Congress’ Foot-Dragging Slows Road Building
By Eric Kelderman,
Jack Lettiere, New Jerseys transportation commissioner, was on his way to Washington, D.C., last week when he got a call on his cell phone delivering bad news: A top-priority, $28 million road project was put on hold at the last moment because of a lack of federal funds.
Road construction money had run out because Congress has taken nearly two years to renew a highway-funding bill. “How many transportation secretaries have gotten that call over the last 30 days?” he asked at a Capitol Hill press conference June 16. “This is serious business.”
As the prime summer road-construction season gears up, state and local road planners are freezing projects or putting off plans as they wait for Congress to dole out highway dollars. The last federal roads bill expired in September 2003, and Congress temporarily has extended the act seven times since then. The latest extension will expire June 30, and few expect federal lawmakers to come to an agreement by then.
The national transportation legislation sets spending levels for road and bridge construction on the nation’s 4 million miles of public roads and accounts for nearly a quarter of the country’s transportation dollars. The act also pays for rail construction and highway safety programs to encourage seat-belt use and discourage drunken driving. About 87 percent of the money comes from federal gas taxes collected in the states.
While federal money continues to flow at two-year-old levels, the stagnant funding has forced 18 states to delay highway projects totaling $2.1 billion that would have employed 90,000 workers, according a report by the American Association of State Highway and Transportation Officials. Delayed projects include a three-year, $50 million bridge replacement in North Dakota and two new bridges spanning the Mississippi River in Missouri.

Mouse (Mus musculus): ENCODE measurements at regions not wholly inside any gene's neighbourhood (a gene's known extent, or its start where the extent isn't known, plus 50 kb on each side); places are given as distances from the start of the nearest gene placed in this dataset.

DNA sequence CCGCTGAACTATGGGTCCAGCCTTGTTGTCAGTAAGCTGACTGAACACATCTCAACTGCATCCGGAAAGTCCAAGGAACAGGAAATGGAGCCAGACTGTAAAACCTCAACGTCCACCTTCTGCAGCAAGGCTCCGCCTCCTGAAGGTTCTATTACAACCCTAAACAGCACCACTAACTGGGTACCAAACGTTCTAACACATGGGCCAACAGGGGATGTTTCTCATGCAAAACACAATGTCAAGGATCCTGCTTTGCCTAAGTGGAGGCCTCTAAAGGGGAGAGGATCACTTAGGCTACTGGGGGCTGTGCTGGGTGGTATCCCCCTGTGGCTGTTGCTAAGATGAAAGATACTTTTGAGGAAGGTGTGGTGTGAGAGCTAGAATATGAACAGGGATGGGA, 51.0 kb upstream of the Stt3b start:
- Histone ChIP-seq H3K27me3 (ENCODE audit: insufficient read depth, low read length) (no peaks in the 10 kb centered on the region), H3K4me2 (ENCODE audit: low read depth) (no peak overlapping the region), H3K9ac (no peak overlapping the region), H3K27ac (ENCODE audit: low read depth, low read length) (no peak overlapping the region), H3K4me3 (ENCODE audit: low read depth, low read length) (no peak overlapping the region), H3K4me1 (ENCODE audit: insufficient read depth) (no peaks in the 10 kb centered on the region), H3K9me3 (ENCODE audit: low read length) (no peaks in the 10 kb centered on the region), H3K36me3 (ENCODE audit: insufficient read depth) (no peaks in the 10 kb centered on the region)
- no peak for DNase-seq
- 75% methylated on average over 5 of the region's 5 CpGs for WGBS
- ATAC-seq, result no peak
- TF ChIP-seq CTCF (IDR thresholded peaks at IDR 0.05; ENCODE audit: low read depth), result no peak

Construction slated to start two years ago will cost much more now, said Flagstaff, Ariz., Mayor Joseph Donaldson, who represented the National League of Cities at the press conference. “What our federal elected leaders do not seem to appreciate is that short-term extensions are costing taxpayers money and patience,” he said.
The federal foot-dragging has deprived Michigan of an estimated $594 million in extra highway funds, based on funding levels in a failed 2003 U.S. Senate highway bill, according to the state’s Department of Transportation (DOT). Congress delay has forced Michigan and other states to shift money from new construction to basic road maintenance, said Ben Korhman, a spokesman for the Michigan DOT. “Every time they extend the old bill, it puts pressure on us and shortens our planning horizon,” he said.
Like Michigan, New Jersey keeps a running tally of federal highway money that would have flowed to the state on the transportation department’s Web site. The Garden State estimates it has lost $752,000 each day since the last federal highway bill expired, totaling more than $473 million.
Even if Congress approves more road-building money by June 30, cold-climate states such as Utah will have to delay new projects until next spring and summer because of the short construction season, said Nile Easton, a spokesman for Utahs DOT.
But the highway bill is not expected to make it to President Bush’s desk before the June deadline. Among other issues, congressional negotiators must resolve an $11 billion difference between the House and Senate versions of the bill. And the president has vowed to veto the more expensive Senate version, which would cost $295 billion.